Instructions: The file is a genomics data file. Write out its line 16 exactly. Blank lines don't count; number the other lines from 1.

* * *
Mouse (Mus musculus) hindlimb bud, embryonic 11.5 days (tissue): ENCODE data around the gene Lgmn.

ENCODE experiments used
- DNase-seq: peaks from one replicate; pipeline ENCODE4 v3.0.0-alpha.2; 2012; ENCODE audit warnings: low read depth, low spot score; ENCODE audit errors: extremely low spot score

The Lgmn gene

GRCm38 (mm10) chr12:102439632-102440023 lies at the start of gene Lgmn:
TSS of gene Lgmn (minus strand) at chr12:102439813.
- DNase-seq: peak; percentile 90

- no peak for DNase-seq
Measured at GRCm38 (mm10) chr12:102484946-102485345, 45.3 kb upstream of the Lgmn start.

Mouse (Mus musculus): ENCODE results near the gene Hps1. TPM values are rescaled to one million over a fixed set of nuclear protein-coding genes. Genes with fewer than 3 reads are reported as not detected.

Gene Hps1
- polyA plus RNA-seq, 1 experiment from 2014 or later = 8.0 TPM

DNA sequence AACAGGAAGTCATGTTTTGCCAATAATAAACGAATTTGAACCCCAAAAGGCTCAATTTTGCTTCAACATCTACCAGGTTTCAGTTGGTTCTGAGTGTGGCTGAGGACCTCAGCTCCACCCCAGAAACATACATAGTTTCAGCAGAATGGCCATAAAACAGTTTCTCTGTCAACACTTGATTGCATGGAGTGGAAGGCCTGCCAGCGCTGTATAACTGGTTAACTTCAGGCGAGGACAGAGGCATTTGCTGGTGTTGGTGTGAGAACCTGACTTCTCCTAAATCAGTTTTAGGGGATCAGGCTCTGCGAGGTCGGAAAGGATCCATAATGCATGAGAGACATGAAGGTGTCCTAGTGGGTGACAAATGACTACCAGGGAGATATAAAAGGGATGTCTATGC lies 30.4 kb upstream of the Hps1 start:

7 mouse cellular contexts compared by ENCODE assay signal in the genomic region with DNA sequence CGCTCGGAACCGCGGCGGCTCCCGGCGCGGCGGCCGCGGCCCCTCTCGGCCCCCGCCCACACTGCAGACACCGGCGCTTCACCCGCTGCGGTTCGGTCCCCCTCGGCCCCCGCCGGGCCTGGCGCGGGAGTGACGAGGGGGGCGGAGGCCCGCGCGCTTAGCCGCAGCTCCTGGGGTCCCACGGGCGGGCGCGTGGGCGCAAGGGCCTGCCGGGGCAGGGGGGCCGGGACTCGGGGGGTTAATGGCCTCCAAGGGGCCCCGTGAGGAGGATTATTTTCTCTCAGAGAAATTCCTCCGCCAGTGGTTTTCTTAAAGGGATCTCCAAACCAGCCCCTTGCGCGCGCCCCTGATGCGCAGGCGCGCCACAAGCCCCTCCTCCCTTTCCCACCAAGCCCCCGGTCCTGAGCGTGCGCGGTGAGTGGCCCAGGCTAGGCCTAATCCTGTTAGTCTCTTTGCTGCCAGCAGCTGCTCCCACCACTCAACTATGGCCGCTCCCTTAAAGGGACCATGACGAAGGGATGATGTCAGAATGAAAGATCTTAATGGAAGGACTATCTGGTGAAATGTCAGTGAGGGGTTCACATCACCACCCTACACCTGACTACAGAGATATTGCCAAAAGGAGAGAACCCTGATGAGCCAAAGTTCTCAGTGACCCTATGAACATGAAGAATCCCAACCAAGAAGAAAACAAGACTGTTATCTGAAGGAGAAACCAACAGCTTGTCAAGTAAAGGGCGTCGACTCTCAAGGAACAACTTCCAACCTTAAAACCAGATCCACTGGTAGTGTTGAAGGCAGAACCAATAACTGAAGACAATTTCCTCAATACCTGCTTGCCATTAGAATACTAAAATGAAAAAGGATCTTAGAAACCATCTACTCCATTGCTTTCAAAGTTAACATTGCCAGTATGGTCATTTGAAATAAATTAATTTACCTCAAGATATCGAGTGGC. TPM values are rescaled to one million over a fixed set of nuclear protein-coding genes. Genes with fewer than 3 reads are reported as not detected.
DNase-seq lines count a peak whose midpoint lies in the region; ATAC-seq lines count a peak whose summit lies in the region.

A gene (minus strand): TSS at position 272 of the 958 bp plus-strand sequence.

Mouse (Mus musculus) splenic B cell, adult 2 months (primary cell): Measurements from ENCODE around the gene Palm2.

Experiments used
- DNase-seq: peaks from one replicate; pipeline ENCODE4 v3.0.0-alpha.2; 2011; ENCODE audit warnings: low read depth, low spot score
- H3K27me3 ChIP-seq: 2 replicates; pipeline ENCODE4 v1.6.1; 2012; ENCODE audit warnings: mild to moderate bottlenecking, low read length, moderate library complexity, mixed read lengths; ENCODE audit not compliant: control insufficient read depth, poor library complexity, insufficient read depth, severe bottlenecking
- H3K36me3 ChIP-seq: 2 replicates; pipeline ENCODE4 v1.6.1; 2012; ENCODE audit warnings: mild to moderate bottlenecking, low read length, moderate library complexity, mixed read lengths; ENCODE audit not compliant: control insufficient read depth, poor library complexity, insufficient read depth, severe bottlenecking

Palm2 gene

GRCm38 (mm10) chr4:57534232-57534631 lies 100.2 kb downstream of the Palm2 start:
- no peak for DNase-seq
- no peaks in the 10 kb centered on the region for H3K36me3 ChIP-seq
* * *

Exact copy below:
A gene (minus strand): TSS at position 272 of the 958 bp plus-strand sequence.